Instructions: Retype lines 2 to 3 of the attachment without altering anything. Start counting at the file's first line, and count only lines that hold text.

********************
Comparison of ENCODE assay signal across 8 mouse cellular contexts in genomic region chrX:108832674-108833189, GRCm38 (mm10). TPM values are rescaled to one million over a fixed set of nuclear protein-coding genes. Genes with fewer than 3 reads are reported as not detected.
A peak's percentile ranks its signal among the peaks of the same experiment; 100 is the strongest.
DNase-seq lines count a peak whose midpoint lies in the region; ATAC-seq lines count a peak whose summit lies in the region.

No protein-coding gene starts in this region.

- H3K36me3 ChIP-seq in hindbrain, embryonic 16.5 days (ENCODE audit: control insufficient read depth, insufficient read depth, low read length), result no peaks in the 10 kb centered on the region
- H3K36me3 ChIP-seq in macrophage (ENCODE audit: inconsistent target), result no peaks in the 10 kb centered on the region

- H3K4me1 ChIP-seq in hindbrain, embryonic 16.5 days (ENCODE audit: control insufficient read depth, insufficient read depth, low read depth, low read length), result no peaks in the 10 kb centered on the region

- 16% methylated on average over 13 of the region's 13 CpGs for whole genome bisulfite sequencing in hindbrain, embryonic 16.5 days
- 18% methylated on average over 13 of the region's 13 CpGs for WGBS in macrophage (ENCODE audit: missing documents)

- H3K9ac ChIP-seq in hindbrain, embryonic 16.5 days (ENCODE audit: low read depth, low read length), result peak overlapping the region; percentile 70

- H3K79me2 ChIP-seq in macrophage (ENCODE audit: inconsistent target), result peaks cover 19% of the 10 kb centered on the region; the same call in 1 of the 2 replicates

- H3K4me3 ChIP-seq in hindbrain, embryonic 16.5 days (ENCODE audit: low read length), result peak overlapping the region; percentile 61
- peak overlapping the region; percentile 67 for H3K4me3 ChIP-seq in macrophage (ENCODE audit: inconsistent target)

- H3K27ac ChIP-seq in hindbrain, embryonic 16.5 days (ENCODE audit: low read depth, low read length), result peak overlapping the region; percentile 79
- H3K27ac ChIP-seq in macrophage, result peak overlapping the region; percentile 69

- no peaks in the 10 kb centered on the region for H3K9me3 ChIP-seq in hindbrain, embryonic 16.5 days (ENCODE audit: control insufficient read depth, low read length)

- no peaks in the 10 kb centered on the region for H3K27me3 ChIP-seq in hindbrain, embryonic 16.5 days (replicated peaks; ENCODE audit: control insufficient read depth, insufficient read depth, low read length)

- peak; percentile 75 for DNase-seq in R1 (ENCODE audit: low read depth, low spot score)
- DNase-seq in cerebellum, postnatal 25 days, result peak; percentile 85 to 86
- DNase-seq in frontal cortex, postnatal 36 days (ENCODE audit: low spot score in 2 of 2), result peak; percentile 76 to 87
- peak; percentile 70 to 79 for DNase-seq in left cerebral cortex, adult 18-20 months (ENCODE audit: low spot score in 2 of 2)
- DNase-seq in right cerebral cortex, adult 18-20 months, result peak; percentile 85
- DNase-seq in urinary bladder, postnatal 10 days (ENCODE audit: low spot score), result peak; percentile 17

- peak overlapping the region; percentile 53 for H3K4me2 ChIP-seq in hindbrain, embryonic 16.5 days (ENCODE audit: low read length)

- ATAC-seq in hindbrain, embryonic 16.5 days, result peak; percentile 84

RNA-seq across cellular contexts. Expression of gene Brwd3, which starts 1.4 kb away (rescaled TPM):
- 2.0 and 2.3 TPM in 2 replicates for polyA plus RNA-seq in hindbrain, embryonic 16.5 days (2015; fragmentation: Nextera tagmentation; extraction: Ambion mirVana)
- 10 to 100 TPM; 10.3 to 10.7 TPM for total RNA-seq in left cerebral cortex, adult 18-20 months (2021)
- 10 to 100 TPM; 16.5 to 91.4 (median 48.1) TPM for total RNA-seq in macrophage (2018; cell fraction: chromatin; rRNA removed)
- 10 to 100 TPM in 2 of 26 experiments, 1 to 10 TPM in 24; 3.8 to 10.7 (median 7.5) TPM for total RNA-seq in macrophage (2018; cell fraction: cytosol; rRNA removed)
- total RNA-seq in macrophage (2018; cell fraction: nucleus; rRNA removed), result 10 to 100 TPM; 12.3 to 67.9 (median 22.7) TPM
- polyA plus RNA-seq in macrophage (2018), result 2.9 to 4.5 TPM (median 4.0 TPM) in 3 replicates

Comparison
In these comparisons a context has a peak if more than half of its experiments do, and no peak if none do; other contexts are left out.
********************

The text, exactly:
A peak's percentile ranks its signal among the peaks of the same experiment; 100 is the strongest.
DNase-seq lines count a peak whose midpoint lies in the region; ATAC-seq lines count a peak whose summit lies in the region.